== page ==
GST is a transformational and not an incremental reform. It is a new system that has replaced the old system that had long outlived its utility. Tweaking the old system would have delivered limited economic benefits, but the new system will now ensure huge gains
In the context of a smooth roll out of the Goods and Services Tax (GST) in India, Prime Minister Narendra Modi, in his monthly radio programme, ‘Mann ki Baat’ commented that such a big reform, at such a big scale, in such a vast country is likely to become a role model for the world.
That may very well be true. In fact, I would go a step further to say that GST reform also serves as a role model to see how any development problem needs to be approached.
The GST reform is not only a technically sound solution to India’s problem of indirect taxation but also that such a solution is comprehensive, transformational, uniform, and is rolled out nationwide in a big bang manner with careful attention to details.
It also holds lessons on how any reform process needs to be managed and the extent of preparation needed for a successful implementation of any programme. These lessons can already be learned even though these are still early days of the GST implementation.
GST reform is comprehensive in nature. A comprehensive solution is needed for solving any development problem effectively. Piecemeal solutions deliver limited value and for a shorter duration.
To give an example, when the need is for the larger health sector reforms, strengthening of only diagnostic services will create more demand for clinical services, and if the supply of clinical services do not increase commensurately, strengthening of diagnostics will have limited impact on health outcomes.
Similarly, when solution to the problem of vehicular traffic in large metropolis requires a multi-pronged strategy, relying on any single strategy such as the odd-even number scheme will have a very limited impact. It is here that the GST reform stands out.
To be fair, the nature of the GST reform is such that it could not have been introduced in a piecemeal fashion, nor could it have been rolled out in a phased manner. But not all development problems lend themselves to such a comprehensive solution.
Some reforms, such as in the healthcare sector or in management of city traffic, can potentially be introduced in a series of steps. What is important is to think of a holistic solution and implement that solution in a sequenced manner, without much delay.
The GST is a transformational and not incremental reform. The GST is a new system that completely replaces the old system that had long outlived its utility.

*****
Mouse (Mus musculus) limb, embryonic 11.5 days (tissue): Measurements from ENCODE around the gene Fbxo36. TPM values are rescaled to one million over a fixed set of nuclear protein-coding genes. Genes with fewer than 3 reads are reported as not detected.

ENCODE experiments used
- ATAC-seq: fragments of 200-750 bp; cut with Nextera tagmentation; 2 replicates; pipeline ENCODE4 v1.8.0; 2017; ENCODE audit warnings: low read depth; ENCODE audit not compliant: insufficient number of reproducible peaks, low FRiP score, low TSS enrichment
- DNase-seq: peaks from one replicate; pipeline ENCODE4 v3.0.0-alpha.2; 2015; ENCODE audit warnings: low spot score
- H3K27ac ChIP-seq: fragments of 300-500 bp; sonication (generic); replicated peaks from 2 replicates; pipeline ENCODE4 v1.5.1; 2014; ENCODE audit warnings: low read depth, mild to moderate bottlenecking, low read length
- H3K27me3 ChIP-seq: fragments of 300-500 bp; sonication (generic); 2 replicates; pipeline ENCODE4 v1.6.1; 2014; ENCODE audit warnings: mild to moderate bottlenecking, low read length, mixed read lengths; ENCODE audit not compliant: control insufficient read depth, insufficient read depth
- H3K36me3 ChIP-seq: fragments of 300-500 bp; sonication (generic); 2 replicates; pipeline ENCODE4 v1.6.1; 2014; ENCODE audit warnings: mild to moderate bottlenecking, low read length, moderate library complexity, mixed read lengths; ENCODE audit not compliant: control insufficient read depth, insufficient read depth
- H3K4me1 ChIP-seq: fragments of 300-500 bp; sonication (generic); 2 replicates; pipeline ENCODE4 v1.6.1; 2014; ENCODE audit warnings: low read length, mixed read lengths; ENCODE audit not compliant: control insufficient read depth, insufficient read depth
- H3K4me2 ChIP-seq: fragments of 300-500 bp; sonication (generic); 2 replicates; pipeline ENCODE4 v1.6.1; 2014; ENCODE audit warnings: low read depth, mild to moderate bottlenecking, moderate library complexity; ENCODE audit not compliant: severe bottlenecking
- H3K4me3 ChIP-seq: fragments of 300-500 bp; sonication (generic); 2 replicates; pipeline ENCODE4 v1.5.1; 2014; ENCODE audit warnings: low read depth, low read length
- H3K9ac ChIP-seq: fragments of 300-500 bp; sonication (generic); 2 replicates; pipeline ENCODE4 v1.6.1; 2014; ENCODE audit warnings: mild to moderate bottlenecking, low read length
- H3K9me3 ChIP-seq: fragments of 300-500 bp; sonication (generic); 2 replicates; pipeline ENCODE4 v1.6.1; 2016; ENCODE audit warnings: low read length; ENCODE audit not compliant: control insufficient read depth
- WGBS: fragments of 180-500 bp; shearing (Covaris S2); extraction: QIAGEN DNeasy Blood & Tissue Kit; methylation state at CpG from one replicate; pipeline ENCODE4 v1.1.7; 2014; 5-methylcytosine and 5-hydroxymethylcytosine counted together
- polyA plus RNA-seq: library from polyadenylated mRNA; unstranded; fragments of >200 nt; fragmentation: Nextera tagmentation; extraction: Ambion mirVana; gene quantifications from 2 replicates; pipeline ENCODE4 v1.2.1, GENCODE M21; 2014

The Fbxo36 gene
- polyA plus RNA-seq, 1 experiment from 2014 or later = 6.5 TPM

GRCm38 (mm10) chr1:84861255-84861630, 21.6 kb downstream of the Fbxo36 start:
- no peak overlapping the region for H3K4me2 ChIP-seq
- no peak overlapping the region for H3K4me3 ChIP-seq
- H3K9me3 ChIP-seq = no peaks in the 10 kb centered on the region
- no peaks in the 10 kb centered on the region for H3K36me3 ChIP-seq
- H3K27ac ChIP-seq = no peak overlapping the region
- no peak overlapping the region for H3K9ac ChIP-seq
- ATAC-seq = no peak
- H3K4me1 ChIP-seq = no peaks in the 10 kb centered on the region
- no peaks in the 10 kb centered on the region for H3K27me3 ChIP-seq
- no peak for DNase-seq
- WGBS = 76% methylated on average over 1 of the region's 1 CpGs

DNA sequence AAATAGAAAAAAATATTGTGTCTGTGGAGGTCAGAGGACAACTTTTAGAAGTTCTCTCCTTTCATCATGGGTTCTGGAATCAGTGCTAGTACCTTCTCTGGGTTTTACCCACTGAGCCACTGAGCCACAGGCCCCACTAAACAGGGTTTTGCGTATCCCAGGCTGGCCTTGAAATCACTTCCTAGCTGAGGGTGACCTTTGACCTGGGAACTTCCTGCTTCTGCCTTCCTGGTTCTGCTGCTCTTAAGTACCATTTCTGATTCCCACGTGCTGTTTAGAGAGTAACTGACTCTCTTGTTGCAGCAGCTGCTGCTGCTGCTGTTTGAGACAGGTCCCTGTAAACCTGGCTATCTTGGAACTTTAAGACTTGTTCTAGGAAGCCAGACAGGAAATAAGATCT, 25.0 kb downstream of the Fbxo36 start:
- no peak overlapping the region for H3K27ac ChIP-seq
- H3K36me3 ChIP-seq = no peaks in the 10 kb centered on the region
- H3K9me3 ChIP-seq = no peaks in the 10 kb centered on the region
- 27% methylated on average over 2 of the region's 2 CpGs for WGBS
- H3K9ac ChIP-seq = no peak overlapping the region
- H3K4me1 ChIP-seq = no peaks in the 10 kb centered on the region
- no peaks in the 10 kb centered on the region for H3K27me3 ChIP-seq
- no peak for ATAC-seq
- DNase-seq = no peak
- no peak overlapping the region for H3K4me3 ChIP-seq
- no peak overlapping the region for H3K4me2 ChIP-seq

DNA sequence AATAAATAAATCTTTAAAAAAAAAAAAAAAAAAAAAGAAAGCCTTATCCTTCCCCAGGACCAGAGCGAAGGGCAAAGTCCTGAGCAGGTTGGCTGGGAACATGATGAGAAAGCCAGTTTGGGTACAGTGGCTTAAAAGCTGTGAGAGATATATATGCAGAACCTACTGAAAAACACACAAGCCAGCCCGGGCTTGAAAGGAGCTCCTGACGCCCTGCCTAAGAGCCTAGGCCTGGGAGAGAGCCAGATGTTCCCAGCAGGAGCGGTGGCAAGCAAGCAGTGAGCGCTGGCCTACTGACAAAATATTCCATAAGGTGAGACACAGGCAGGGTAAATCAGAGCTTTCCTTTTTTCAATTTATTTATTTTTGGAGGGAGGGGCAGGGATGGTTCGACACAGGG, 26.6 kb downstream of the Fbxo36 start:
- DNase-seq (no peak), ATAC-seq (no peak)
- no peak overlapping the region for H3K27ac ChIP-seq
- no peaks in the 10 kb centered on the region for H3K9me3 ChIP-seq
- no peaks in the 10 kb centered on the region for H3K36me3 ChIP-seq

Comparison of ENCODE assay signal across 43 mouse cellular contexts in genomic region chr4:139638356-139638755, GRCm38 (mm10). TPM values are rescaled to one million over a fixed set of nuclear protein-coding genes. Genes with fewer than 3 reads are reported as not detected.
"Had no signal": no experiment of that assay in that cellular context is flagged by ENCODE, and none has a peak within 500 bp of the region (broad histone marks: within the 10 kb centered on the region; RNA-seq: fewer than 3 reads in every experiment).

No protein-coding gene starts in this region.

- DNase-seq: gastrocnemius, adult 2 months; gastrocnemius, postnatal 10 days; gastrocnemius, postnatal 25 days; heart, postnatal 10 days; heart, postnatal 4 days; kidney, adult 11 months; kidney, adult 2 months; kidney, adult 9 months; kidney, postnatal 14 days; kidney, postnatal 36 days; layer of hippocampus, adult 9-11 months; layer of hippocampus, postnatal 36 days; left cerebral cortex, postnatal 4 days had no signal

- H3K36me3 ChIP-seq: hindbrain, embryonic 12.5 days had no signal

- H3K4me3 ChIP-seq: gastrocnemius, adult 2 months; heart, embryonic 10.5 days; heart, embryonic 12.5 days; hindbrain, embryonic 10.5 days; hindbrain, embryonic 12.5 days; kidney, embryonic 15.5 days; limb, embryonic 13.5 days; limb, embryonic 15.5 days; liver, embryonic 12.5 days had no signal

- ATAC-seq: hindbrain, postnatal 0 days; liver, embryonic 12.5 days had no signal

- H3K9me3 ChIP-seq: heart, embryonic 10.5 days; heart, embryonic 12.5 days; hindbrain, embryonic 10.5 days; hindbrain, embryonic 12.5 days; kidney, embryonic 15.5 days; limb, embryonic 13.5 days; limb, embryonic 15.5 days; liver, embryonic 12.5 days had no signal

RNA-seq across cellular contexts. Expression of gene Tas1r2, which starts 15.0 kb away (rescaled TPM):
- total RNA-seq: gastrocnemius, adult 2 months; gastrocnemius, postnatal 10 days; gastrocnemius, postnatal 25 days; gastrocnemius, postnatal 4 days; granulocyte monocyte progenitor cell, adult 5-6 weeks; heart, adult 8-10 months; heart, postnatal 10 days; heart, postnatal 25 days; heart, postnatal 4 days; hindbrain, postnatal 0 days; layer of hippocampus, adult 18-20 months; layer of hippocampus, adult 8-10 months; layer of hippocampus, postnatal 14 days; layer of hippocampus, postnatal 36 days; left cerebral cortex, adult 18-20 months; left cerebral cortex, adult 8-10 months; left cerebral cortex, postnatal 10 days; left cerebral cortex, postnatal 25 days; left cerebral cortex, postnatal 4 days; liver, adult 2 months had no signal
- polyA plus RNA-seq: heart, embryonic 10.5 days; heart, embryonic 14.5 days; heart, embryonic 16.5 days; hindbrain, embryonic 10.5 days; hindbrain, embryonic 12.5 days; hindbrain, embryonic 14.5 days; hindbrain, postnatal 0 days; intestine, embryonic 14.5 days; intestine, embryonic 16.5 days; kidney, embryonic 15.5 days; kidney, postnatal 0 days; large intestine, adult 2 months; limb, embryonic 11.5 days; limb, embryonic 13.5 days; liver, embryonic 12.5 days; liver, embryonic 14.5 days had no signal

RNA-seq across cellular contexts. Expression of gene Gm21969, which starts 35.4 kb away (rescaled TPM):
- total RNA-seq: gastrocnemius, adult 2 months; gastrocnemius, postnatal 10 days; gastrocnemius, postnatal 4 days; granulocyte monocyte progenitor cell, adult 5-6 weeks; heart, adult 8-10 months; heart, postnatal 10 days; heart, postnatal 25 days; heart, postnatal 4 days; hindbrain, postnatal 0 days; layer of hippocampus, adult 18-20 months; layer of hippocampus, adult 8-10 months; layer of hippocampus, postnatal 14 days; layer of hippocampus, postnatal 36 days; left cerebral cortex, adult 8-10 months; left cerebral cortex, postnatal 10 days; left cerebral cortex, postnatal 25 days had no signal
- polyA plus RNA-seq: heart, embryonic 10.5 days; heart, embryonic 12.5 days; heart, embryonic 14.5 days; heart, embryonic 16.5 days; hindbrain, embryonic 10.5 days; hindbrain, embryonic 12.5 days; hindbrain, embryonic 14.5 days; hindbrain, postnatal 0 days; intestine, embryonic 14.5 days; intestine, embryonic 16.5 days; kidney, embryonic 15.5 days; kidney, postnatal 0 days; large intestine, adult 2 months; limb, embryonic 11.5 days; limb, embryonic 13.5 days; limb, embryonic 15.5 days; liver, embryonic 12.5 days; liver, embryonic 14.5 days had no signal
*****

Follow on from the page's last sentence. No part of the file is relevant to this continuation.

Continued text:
Tweaking the existing system would have delivered limited economic gains whereas, the new system promises huge economic benefits. GST reform is expected to boost economic growth through several ways: Better and higher tax compliance, digitisation of economy, higher tax revenues which will create scope for reduction in tax rates overtime and hence, reduction in prices, better data quality which will enable Government to sharpen its tax policy, higher foreign investment due to simpler and transparent tax system, and so forth.
Further, the GST system is futuristic in its design as it is fully digitised with built-in excess capacity which is expandable to accommodate any increase in tax base, without compromising on the system performance. Such a durable solution is bound to last for a long time to come.
The GST reform is an excellent example of how any reforms process needs to be managed. Whether it is politics of reform in getting the parliament and State assemblies support it or holding a series of meetings/consultations for finding a technically sound solution which is well-adapted to the context; whether it is about advocacy strategy for key stakeholders or education the general public. On all of these accounts, the GST reform offers valuable lessons.
GST reform is also a perfect example of implementation preparedness. A lot of preparatory work happened in terms of creating the entire eco-system and getting the system ready prior to the GST launch.
Designing and testing the Information Technology (IT)-system was critical part of implementation preparedness; and so was training of officers on GST, including the use of IT system. As a result, large scale trainings were conducted. Training material was developed, institutions were accredited to impart training to officers and the business community on a continuous basis.
Further, mass awareness campaigns were conducted through various channels (workshops, town halls, interaction programmes, media articles etc) to educate all stakeholders, including the general public. Creating Frequently Asked Questions, the GST rate reckoner, having a dedicated webpage for all GST-related information were essential part of the information education and communication campaign. Similarly, hawk-eyed monitoring of the programme in its initial stage is an important element of the implementation preparedness.
Undoubtedly, the GST stands out as a role model for reforms. It is likely that the world will take note of it and derive a lesson or two for their own benefit.
But how well these lessons and insights can be quickly used by India itself to usher pending reforms both at the Central and State level, remains to be seen.